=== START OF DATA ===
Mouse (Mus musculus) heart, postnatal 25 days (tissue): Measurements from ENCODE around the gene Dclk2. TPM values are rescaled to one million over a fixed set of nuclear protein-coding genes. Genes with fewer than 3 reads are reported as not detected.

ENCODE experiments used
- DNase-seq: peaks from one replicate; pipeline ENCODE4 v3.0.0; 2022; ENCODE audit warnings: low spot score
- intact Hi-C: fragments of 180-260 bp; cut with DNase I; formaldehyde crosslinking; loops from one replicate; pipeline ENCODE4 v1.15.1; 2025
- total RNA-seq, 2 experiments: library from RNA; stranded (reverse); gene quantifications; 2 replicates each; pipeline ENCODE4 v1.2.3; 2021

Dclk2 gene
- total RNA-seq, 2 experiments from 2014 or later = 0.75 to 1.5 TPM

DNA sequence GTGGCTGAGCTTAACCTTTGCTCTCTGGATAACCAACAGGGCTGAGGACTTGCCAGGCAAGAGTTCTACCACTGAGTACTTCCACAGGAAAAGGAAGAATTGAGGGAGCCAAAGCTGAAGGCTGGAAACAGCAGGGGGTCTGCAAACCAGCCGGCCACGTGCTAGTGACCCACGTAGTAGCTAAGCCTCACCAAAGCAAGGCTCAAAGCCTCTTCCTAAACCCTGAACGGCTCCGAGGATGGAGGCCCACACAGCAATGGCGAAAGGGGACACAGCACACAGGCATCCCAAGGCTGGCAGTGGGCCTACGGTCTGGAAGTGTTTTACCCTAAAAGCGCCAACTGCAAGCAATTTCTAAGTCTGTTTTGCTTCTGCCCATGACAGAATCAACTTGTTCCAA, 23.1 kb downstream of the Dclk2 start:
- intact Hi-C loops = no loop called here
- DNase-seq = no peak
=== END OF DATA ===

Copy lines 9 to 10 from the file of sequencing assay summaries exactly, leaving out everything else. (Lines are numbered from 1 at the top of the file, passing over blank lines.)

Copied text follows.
- intact Hi-C loops = no loop called here
- DNase-seq = no peak